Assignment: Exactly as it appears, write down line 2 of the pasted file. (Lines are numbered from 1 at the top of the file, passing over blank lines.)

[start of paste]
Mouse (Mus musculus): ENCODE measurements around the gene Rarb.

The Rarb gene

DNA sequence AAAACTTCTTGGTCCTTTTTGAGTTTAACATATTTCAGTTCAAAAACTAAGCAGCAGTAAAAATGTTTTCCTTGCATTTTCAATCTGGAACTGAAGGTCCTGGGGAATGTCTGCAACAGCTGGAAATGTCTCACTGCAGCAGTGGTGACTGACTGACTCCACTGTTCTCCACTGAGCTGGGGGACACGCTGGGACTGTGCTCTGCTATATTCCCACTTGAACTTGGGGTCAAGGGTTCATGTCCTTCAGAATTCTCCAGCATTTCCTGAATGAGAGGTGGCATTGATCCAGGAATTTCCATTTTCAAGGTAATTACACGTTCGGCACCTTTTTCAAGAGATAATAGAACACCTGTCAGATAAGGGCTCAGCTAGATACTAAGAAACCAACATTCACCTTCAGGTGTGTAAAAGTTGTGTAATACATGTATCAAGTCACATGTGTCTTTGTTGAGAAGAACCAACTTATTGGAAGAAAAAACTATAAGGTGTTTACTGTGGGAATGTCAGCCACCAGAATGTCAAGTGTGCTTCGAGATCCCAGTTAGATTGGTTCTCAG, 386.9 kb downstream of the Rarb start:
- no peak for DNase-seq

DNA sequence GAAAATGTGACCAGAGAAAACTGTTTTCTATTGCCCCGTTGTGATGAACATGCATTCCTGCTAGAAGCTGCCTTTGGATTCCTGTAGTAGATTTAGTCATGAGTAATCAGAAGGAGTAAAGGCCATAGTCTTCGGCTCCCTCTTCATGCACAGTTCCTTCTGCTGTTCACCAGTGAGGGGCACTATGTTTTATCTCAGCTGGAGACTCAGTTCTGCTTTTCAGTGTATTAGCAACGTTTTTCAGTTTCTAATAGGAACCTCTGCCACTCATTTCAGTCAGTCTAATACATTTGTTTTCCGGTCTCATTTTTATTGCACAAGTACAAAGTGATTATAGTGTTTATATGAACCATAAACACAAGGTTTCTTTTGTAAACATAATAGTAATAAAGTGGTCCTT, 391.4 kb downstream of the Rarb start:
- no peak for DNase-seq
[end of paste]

The Rarb gene